Salmaan Farooqui, The Canadian Press
Published Monday, 18 November 2019 4:27 EST
It will be a long, cold and messy winter in most of Canada, according to seasonal forecasts released Monday by the Weather Network.
November has brought historically early snowfall in southern Ontario and power cuts in the savannah, setting what chief meteorologist Chris Scott has said will be a trend throughout the winter.
"The coming winter all over the country looks more frozen than thawed, and we have seen the entrance to the beginning of winter this fall," he said. "The signs we see this year really show that we are in a more lively winter than in the whole country – and that will be long enough for many Canadians."
But things look a little better in British Columbia, where Scott says temperatures will be slightly above normal and rainfall will be below normal.
However, he said there might still be a two-week period in which winter suddenly appeared on the Pacific coast. Conditions will also tend to be favorable in the British Columbia ski area, even though temperatures are slightly higher.
In Alberta, Scott said, there would be above normal rainfall in the south, with very cold temperatures throughout the province.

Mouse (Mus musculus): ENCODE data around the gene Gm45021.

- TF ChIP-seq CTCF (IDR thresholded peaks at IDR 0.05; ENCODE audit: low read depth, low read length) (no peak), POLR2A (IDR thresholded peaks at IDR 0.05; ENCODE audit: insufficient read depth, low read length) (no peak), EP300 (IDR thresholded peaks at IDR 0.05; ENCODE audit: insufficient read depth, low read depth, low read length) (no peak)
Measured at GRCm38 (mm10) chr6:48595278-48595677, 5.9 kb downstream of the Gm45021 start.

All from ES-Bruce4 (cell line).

The deep freezing trend will continue through Saskatchewan and Manitoba. That was especially true in the southern part of the meadow, where Scott said he expected cold air to be anchored this season.
From southern Ontario to southern Quebec, Scott said, people can prepare for winter that is colder than usual and has more rainfall than usual.
He hoped that there would be storms throughout Quebec and Ontario, but said that there would be a mixture of rainfall. That means rain can often clear snow after a large pile, and there is a possibility of ice conditions
"Once we settle in winter, it doesn't look like early spring," Scott said, saying that winter in Ontario and Quebec will be hard work towards the end.
In fact, Scott said, all provinces in eastern Manitoba are likely to face a prolonged winter. Spring weather is expected to arrive in late March or early April.
In Atlantic Canada, Scott predicted it would not be cold, but it would be a very stormy season.
"This will be a real mess depending on where you are," he said.
There will likely be plenty of snow in New Brunswick and Prince Edward Island, Scott said, while in Nova Scotia there will be a mixture of snow, ice and rain.
In Newfoundland and Labrador, Scott said, snow would fall on average.
Scott said Nunavut and the Northwest Region are likely to experience average winter conditions, which results in a warmer-than-usual winter trend in Far North.
"In the last few years we have seen signals of climate change where we are getting a warmer winter than usual, and that is something we will see for years and decades to come," Scott said.
But he said that this year was an exception, especially because near the North Pole, colder air tends to trend near Nunavut compared to near Russia and Scandinavia.
But in the Yukon, winter is likely to be warmer than usual, Scott added.
Yukon and British Columbia are also the only part of the country where spring can appear in early 2020. Scott said the whole country must get ready for a hard and prolonged season.
The Canadian Press report was first published on 18 November 2019